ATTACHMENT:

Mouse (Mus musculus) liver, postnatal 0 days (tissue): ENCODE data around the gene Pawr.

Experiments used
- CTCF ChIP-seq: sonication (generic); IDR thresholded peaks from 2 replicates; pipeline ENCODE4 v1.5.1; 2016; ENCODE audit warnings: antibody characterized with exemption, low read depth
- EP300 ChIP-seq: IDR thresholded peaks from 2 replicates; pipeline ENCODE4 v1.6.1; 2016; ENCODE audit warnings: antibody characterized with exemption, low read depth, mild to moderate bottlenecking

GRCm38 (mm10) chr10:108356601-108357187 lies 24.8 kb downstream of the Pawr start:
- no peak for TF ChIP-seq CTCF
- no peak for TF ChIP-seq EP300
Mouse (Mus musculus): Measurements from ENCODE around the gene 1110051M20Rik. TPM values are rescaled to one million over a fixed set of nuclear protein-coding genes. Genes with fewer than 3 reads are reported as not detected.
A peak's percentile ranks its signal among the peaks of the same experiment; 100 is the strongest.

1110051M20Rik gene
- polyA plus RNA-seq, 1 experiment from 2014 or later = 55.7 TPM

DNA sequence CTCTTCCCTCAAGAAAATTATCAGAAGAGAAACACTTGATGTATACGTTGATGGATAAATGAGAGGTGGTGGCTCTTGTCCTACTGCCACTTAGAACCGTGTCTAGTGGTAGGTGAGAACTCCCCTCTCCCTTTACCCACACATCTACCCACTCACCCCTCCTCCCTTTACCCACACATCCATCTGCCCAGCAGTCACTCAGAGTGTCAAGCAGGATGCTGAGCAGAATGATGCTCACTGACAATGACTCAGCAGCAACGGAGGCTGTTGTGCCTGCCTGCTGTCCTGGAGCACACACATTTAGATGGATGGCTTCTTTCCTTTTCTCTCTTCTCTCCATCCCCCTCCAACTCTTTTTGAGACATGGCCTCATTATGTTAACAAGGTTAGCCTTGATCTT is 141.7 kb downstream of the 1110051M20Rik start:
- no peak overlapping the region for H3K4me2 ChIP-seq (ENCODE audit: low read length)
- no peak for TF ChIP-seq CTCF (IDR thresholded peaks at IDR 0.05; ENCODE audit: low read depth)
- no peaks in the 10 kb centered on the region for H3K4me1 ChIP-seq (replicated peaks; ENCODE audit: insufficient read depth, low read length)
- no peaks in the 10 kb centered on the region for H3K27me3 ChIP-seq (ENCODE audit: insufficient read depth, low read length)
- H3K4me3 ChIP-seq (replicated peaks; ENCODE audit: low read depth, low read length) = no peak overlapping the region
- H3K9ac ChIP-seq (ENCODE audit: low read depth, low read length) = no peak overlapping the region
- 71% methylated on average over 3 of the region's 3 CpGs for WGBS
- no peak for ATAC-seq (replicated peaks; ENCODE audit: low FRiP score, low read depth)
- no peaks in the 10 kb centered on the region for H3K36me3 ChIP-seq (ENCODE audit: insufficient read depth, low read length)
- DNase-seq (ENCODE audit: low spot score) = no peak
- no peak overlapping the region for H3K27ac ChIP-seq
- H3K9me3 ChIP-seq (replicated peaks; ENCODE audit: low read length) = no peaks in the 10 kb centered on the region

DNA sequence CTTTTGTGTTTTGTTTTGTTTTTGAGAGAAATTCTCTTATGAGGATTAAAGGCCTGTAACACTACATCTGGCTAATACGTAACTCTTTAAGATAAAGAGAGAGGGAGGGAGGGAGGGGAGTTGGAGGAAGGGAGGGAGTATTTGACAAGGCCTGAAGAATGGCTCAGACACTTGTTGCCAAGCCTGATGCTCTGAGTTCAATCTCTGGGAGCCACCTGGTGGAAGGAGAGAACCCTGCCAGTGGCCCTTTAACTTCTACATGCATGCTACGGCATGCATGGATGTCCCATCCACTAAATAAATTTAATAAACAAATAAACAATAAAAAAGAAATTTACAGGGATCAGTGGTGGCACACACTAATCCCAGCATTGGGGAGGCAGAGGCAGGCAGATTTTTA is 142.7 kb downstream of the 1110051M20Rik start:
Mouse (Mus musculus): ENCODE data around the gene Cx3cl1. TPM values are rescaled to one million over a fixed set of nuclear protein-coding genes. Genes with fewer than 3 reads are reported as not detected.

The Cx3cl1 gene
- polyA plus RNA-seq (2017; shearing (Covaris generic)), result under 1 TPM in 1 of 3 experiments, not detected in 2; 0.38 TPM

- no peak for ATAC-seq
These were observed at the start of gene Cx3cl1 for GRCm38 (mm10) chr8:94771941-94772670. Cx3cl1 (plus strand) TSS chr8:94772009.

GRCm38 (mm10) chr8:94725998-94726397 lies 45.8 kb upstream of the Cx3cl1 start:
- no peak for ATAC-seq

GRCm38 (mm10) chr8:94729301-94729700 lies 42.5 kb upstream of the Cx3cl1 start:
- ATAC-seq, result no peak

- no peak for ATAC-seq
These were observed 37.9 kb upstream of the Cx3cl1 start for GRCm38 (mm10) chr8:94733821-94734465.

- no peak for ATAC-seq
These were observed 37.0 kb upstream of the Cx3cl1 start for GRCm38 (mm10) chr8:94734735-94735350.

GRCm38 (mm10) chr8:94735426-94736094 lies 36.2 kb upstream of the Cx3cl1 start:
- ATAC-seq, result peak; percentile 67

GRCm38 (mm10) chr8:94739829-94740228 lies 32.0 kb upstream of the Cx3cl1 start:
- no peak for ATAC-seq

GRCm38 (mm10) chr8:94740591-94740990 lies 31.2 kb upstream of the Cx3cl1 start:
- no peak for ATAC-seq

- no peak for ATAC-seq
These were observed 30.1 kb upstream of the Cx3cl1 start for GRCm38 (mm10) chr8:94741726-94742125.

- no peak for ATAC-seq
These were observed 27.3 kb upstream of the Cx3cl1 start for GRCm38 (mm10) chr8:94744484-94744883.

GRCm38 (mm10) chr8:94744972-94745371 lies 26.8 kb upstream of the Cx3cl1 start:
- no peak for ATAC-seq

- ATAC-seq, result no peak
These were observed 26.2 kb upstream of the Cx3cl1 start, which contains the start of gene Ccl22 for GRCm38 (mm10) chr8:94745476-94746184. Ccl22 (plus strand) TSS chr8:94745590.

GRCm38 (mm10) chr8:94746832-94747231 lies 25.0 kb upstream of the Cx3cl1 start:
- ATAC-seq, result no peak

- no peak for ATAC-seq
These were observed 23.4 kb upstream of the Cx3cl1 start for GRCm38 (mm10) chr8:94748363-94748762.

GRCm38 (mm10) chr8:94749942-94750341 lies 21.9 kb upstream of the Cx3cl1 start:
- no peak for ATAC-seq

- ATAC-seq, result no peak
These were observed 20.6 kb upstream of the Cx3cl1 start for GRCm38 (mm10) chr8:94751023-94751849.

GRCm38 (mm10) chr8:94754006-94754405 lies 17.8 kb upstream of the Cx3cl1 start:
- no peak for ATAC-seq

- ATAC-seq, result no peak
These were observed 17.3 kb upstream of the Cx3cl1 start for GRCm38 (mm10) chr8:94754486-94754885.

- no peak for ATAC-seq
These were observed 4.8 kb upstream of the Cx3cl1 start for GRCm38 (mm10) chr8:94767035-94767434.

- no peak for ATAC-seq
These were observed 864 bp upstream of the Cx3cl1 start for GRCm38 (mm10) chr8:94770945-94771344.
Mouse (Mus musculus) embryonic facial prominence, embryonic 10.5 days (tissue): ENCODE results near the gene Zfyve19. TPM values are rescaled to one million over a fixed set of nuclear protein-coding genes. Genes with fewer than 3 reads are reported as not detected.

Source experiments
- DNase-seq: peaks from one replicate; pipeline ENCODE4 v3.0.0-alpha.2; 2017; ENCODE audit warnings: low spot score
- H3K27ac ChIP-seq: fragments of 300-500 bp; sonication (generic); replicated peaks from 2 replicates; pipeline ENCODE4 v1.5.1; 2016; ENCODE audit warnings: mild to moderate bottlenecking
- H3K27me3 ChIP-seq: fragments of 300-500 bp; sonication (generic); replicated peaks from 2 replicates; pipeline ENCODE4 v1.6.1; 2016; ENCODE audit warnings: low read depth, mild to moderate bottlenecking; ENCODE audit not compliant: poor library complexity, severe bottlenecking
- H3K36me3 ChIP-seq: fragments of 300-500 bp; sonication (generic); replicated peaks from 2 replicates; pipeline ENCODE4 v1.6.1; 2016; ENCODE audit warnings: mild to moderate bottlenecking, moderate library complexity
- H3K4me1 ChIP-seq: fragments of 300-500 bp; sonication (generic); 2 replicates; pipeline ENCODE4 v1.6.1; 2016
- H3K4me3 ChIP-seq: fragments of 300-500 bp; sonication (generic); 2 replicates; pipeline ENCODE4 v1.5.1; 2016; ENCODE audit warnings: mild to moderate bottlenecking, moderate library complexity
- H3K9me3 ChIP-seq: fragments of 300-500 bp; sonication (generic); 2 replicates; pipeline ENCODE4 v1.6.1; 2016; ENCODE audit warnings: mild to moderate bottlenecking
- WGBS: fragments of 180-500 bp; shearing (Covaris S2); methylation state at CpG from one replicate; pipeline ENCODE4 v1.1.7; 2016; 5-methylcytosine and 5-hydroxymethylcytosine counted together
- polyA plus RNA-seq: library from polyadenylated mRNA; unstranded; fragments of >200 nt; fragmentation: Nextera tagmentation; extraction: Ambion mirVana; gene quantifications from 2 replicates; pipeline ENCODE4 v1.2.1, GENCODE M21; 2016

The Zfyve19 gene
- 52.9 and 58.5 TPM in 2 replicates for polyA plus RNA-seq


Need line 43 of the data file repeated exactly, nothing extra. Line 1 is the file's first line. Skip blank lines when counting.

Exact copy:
GRCm38 (mm10) chr8:94740591-94740990 lies 31.2 kb upstream of the Cx3cl1 start: